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Re: Solaris 2.x utmp hole
From: scott () Disclosure COM (Scott Barman)
Date: Thu, 18 May 1995 12:19:23 -0400 (EDT)


On Wed, 17 May 1995, Scott Chasin wrote:

The following is somewhat of a security hole in Solaris 2.x which
allows any non-root user to remove themselves from /var/adm/utmp[x]
files (who, w, finger, etc).

This is interesting.  Don't tell me, this is not a bug but a feature!
Why would Sun allow anyone to modify the utmp file?

Now the trick here is also to exploit this enough so that you can
change your ttyname (which can easily be done) and manipulate a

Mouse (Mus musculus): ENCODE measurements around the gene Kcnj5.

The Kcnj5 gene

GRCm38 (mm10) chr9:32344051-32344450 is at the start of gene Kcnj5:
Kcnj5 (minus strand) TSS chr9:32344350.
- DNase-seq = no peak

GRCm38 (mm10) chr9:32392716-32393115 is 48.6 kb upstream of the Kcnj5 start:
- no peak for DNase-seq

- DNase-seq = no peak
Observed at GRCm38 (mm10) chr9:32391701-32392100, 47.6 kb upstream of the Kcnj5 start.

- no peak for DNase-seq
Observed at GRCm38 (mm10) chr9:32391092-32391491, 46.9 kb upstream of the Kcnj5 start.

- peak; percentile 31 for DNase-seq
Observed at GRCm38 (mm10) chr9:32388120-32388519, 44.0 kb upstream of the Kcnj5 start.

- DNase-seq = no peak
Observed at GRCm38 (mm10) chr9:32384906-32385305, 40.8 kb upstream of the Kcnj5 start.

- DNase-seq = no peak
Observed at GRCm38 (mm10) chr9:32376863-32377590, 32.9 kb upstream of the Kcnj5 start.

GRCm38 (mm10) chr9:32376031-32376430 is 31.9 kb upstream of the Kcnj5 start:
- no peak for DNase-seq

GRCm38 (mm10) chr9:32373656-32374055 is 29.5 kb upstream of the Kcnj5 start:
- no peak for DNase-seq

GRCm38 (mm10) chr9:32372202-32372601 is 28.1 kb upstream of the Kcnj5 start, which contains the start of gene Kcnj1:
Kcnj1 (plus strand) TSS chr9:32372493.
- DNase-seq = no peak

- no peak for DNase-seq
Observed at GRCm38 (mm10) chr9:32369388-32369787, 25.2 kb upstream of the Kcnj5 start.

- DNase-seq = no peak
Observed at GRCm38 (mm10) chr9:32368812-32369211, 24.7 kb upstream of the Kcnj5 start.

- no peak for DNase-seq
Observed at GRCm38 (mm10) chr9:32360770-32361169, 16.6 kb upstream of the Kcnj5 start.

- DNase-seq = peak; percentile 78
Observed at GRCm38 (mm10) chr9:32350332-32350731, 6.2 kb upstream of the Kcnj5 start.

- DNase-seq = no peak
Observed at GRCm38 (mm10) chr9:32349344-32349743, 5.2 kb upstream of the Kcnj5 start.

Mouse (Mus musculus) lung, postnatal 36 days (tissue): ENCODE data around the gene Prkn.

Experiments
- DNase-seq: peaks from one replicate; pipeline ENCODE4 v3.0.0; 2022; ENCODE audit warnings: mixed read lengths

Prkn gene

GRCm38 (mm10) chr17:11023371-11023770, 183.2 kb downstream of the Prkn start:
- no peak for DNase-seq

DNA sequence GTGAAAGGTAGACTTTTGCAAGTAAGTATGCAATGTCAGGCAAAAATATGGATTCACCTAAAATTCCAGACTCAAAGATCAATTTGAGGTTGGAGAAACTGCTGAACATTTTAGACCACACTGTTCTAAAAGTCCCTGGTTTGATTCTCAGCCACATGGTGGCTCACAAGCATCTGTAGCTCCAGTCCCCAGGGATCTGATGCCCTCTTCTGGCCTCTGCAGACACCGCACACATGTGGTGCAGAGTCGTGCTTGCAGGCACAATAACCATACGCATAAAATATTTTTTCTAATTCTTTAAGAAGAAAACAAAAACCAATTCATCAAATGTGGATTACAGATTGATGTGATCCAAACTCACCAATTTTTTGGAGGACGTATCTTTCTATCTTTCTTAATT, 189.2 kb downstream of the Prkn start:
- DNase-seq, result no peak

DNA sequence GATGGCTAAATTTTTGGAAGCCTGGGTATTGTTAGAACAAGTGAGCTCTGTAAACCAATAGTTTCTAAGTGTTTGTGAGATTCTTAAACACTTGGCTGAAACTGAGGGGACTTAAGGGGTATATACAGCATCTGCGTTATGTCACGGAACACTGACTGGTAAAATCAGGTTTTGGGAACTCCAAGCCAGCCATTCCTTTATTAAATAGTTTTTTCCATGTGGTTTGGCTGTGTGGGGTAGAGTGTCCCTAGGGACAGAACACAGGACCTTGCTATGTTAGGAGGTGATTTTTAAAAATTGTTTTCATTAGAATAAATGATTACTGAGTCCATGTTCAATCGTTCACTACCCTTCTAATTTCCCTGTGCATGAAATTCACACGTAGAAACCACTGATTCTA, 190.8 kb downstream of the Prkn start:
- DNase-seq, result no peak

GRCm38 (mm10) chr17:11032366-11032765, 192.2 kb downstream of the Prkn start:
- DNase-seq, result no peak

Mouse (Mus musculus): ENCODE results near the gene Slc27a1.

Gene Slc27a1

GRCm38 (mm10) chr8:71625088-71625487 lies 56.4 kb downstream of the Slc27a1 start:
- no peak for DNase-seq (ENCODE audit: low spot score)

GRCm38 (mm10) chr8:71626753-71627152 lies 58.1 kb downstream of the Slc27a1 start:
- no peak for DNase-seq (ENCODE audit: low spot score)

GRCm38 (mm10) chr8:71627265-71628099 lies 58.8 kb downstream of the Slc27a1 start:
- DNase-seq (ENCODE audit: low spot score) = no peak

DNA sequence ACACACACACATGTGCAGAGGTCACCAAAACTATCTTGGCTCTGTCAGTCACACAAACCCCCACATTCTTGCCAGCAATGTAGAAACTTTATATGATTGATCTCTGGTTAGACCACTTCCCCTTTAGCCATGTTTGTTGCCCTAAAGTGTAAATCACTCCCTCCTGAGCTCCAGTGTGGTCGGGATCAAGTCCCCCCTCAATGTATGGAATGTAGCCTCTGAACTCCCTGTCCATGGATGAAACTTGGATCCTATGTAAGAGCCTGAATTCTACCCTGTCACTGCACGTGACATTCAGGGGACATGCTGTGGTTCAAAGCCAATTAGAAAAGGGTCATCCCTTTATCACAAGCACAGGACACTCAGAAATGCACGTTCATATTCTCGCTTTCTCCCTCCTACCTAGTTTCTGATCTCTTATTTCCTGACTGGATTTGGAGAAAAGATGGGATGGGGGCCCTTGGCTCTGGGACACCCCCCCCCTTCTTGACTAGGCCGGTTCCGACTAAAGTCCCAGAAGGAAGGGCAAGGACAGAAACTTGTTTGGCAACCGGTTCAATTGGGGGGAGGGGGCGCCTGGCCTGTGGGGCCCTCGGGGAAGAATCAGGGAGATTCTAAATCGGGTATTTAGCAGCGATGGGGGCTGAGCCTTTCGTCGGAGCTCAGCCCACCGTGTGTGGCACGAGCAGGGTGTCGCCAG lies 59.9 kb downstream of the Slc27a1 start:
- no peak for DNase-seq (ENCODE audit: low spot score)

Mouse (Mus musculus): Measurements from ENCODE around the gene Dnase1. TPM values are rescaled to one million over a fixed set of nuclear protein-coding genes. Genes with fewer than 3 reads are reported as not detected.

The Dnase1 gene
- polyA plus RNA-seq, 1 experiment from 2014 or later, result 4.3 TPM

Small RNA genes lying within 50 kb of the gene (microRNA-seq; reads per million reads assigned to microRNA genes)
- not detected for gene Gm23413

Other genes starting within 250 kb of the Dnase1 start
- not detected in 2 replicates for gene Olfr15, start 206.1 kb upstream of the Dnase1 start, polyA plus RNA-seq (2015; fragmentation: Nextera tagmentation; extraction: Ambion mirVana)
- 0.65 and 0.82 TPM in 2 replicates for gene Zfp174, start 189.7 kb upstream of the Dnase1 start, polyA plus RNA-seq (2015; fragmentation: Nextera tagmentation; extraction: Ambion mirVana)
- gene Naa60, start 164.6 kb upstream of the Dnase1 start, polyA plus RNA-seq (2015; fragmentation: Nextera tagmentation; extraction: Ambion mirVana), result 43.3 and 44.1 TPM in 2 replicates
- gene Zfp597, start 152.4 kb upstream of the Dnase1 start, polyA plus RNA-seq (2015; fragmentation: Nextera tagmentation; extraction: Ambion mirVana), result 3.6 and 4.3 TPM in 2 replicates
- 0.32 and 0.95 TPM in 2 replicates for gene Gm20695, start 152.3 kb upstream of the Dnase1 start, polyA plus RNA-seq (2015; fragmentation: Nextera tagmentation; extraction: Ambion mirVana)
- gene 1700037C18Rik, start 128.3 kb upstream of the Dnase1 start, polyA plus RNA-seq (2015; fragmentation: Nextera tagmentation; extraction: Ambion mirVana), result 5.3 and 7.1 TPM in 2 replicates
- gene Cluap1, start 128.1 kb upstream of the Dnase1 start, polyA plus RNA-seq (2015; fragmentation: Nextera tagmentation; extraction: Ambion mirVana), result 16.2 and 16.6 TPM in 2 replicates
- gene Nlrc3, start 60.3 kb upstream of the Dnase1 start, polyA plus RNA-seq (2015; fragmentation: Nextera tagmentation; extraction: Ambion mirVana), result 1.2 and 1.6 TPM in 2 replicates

system utility into writing to that new ttyname (which could be a
system file).  This example only takes you out of the utmp files.

I tried this under Solaris 2.4 on an Intel box.  It worked.  It removed
me from the utmp file.  I was curious, who I did a "who -a /var/adm/wtmp"
to see what happened.  I found a "logout" entry was entered.  I did this
a few times to verify it.

So you can't spoof this completly.  You should be able to tell that
someone was doing something.

What's to prevent a lot of things?  The way I see this, you can make
yourself look like a "real" user!  Then how can one trace logins.

Anyone think a CERT advisory should be issued for this??

scott barman
scott () disclosure com



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